The wonder of the Toronto International Film Festival is the tremendous exposure the North American crowd has to foreign cinema, and the ability of overseas filmmakers to have a venue for their work. An Irish cinematic addition to the Toronto International Film Festival is decidedly not Irish, and chillingly universal. What Richard Did, an intimate story about a Dublin teen who impulsively makes a terrible decision, is driven by honest performances and truth to life, making it compelling to any audience, regardless of the setting and accents.
Richard, played by Jack Reynor, is a popular, attractive middle class boy, a rugby star, and recently engaged in a summer romance. Still, he is a teenager—any teen, anywhere.
“The set of people socially is much more like the American social middle class, not like in the U.K.,” explains director Lenny Abrahamson. “It is a film that travels, much more than I thought it would. I don’t think its very representative of Irish cinema.”
As far as look and tone, the film is quiet, steady, and unnerving, following young Richard around Dublin across a summer to remember. “Something I always think about with this film is that it always looks like it’s going to rain,” says Jack Reynor, who plays Richard. “It’s very ominous.”
Reynor points out that the film seems a bit more European, but especially Scandanavian in feel and story. Lars Mikkelsen, Danish actor and brother of actor Mads Mikkelsen, plays Richard’s father in the film, and agrees. “We keep close to the truth,” he says. “Working with small crews, getting to know everyone, this is what we need to do and continue doing.”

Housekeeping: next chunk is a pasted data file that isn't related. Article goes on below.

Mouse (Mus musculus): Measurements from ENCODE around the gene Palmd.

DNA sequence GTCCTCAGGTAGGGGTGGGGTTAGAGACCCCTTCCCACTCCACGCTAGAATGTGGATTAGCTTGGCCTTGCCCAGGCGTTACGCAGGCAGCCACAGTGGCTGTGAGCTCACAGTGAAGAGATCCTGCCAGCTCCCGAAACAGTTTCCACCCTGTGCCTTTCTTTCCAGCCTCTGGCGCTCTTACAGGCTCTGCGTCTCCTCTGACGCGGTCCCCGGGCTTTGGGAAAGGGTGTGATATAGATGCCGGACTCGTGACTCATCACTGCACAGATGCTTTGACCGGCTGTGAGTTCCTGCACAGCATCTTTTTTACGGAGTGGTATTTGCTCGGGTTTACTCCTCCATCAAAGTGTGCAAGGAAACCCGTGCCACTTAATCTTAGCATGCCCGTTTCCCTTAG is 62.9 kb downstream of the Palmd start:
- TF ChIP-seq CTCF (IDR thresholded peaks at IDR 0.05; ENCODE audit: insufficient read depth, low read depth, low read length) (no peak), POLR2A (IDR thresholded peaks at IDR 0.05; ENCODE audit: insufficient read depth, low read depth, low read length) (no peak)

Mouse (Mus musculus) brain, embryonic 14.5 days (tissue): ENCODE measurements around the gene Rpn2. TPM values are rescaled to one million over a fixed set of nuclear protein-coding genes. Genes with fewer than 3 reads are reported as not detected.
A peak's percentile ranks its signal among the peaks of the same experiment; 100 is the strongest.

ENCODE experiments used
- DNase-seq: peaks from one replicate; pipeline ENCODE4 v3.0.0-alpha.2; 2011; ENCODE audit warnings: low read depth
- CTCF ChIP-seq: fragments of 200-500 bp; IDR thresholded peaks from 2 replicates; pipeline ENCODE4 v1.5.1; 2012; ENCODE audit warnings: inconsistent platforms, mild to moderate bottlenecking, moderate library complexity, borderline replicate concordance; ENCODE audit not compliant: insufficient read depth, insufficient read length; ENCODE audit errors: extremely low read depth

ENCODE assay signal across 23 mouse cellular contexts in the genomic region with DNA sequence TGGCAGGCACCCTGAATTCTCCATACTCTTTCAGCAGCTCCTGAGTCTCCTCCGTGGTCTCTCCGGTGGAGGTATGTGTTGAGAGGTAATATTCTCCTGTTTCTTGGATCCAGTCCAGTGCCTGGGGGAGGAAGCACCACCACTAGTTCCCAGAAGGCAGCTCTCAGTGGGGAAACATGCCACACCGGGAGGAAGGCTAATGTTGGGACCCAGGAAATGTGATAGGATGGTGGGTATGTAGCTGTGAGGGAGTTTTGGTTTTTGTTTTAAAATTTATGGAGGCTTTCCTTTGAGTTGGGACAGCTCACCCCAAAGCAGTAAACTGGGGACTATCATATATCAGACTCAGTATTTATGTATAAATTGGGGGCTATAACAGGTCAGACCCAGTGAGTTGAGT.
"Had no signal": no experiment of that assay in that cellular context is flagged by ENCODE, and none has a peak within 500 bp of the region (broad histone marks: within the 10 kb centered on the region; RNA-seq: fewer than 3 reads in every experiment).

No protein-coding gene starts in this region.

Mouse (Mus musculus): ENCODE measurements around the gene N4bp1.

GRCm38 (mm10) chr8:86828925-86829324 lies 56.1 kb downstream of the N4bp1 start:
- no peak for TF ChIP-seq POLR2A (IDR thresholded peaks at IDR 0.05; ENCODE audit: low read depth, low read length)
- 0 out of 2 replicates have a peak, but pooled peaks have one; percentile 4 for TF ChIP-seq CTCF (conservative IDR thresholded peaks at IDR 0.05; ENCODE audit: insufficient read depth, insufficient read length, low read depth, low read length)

Mikkelsen is Peter, and while for a moment it was thought he would be Jack’s Irish father, it was quickly decided Mikkelsen, in his first English-speaking role, would play his Danish heritage, and in that there is surely truth. “It made the family feel more real,” says Abrahamson. “It always feels more real if it’s less typical.” Both Reynor and Mikkelsen agreed that strangely and surprisingly sitting having a pint in Dublin felt none too different from having one in Copenhagen, as Mikkelsen, admittedly a bit nervous, fit seamlessly into the small crew.
Ultimately, Richard is the heart and soul of the film. “I read the source material, and I was instantly fascinated with the boy,” says Abrahamson. “I could sort of smell a very unusual character in Richard.”
“I grew up observing these worlds,” says Reynor of Richard’s social circles. “The character was really strong, with many different parts and dimensions.” As the title suggests, Richard does something noteworthy, and he is forced to deal with the consequences. “There are a lot of raw points in this film, you start to feel vulnerable” continues Reynor. “Lenny and Malcolm [Campbell, writer] invested so much of their own experience; we all really cared, we wanted to create something truthful and it became a passion project.”
The three men are certainly proud of the work they’ve done, and will look to take different challenges on their next endeavors. Reynor has signed with WME Talent Agency, while Mikkelsen will star in a Western with his brother next year. Most notably, Abrahamson will be starting to shoot Frank staring Michael Fassbender and Domhnall Gleeson. “It has a bit of the Scandanavian, a bit of the Iish, even though Michael will be playing American and Domhnall will be British,” tells Abrahamson, chuckling. “It’s a comedy, but it can be quite dark, and quite moving. And hopefully sort of ridiculous and lovely at the same time.”